Space News
space history and artifacts articles

Messages
space history discussion forums

Sightings
worldwide astronaut appearances

Resources
selected space history documents

Websites
related space history websites

  collectSPACE: Messages
  Exploration: Asteroids, Moon and Mars
  Pence: 'Return astronauts to moon by 2024' (Page 1)

Post New Topic  Post A Reply
profile | register | preferences | faq | search


This topic is 2 pages long:   1  2 
next newest topic | next oldest topic
Author Topic:   Pence: 'Return astronauts to moon by 2024'
Robert Pearlman
Editor

Posts: 41874
From: Houston, TX
Registered: Nov 1999

posted 03-26-2019 12:32 PM     Click Here to See the Profile for Robert Pearlman   Click Here to Email Robert Pearlman     Edit/Delete Message   Reply w/Quote
collectSPACE
NASA to land astronauts on moon within 5 years, says VP Pence

Citing a new space race against complacency and the need for a renewed sense of urgency, Vice President Mike Pence on Tuesday (March 26) announced that it is now United States' policy to return astronauts to the surface of the moon by 2024 using "any means necessary."

Pence, speaking at the fifth meeting of the National Space Council while standing under an Apollo Saturn V rocket at the U.S. Space & Rocket Center in Huntsville, Alabama, said that landing astronauts at the moon's south pole within the next five years is "the next giant leap" for America.

"Fifty years ago, one small step for man became one giant leap for mankind," said Pence. "Now has come the time for us to make the next giant leap and return American astronauts to the moon, establish a permanent base there and develop the technologies to take American astronauts to Mars and beyond."

Headshot
Member

Posts: 808
From: Streamwood, IL USA
Registered: Feb 2012

posted 03-26-2019 03:50 PM     Click Here to See the Profile for Headshot   Click Here to Email Headshot     Edit/Delete Message   Reply w/Quote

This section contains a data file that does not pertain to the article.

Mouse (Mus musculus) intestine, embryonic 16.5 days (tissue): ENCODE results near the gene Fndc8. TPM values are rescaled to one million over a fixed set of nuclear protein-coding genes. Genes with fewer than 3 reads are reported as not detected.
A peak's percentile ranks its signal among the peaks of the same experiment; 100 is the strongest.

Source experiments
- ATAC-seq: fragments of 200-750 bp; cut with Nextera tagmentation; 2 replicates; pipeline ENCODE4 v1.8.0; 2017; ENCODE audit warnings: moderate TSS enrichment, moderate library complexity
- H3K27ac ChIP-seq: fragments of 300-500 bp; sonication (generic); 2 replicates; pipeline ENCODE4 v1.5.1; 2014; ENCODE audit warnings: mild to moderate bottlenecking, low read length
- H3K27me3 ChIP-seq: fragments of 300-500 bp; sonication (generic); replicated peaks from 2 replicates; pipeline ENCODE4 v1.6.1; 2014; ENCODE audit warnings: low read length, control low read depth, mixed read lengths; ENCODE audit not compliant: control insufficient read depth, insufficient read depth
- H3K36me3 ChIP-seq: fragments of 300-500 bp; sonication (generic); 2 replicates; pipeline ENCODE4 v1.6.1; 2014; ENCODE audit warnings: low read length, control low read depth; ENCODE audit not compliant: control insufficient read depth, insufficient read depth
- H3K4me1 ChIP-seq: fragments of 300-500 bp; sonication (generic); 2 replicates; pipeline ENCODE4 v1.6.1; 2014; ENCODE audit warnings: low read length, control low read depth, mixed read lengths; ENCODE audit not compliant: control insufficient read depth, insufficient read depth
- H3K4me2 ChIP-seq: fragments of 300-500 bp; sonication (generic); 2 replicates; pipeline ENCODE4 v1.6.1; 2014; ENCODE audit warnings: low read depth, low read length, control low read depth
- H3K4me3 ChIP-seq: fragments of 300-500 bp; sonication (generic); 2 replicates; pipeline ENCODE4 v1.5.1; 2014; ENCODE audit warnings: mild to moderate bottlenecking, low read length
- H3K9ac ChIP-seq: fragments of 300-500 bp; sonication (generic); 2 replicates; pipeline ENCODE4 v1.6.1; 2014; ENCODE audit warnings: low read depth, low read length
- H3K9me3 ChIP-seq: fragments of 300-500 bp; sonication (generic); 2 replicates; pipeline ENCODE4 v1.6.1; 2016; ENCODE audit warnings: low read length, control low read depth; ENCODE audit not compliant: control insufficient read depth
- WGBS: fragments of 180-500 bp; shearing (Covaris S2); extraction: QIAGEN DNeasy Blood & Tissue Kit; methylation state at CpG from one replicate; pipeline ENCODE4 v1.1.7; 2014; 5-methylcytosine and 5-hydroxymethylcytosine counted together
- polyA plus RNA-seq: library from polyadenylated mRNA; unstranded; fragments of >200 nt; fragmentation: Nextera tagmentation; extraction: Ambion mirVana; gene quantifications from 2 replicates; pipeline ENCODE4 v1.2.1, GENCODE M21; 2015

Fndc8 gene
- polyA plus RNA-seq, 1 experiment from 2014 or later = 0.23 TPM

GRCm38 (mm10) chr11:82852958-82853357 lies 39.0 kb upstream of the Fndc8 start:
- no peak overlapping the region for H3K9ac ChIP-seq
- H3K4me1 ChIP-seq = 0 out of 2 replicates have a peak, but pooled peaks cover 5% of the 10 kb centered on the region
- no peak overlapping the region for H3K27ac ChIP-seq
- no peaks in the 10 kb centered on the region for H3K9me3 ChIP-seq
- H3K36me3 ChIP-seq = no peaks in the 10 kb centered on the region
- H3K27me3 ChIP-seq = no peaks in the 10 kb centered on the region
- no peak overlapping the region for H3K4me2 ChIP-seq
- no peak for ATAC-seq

Hope that Pence adds the all-important, "...and return these astronauts safely to Earth."

p51
Member

Posts: 1607
From: Olympia, WA
Registered: Sep 2011

posted 03-26-2019 05:17 PM     Click Here to See the Profile for p51   Click Here to Email p51     Edit/Delete Message   Reply w/Quote
So, how many times in recent years have we been promised this, only to have it shot down by the following administration?

Seriously, I've lost count.

Don't get me wrong, I'd love it to be true this time...

David C
Member

Posts: 970
From: Lausanne
Registered: Apr 2012

posted 03-26-2019 05:21 PM     Click Here to See the Profile for David C     Edit/Delete Message   Reply w/Quote
And the rest of the plan is? Sounds good but I'll believe it when I see it.

Robert Pearlman
Editor

Posts: 41874
From: Houston, TX
Registered: Nov 1999

posted 03-26-2019 06:02 PM     Click Here to See the Profile for Robert Pearlman   Click Here to Email Robert Pearlman     Edit/Delete Message   Reply w/Quote
quote:
Originally posted by p51:
So, how many times in recent years have we been promised this...
There have been no deadlines of this type set by anyone since Kennedy's "before this decade is out." That is what makes this newsworthy.

Past administrations have set time frames and others have set the moon as a goal (in fact, the moon was already the goal before today's speech), but none have made it all about a date until today.

That does not mean the date is realistic or that success is a given (let alone likely), but it does distinguish it from past proclamations. Now the ball is in NASA's court to respond.

datkatz
Member

Posts: 175
From: New York, NY
Registered: Mar 2009

posted 03-26-2019 06:11 PM     Click Here to See the Profile for datkatz   Click Here to Email datkatz     Edit/Delete Message   Reply w/Quote
What makes this newsworthy is that he's set a date to achieve a goal we met a half-century ago, and it is highly unlikely we'll achieve that goal now.

Imagine for a moment a world in which we'd pissed away so much computer technology we were unable today to build a machine as capable as, say, an IBM 360.

Robert Pearlman
Editor

Posts: 41874
From: Houston, TX
Registered: Nov 1999

posted 03-26-2019 06:34 PM     Click Here to See the Profile for Robert Pearlman   Click Here to Email Robert Pearlman     Edit/Delete Message   Reply w/Quote
quote:
Originally posted by Robert Pearlman:
Now the ball is in NASA's court to respond.
The following is a statement from NASA Administrator Jim Bridenstine:
Today, I joined leaders from across the country as Vice President Mike Pence chaired the fifth meeting of the National Space Council. Vice President Pence lauded President Donald J. Trump's bold vision for space exploration and spoke to NASA's progress on key elements to accomplish the President's Space Policy Directives.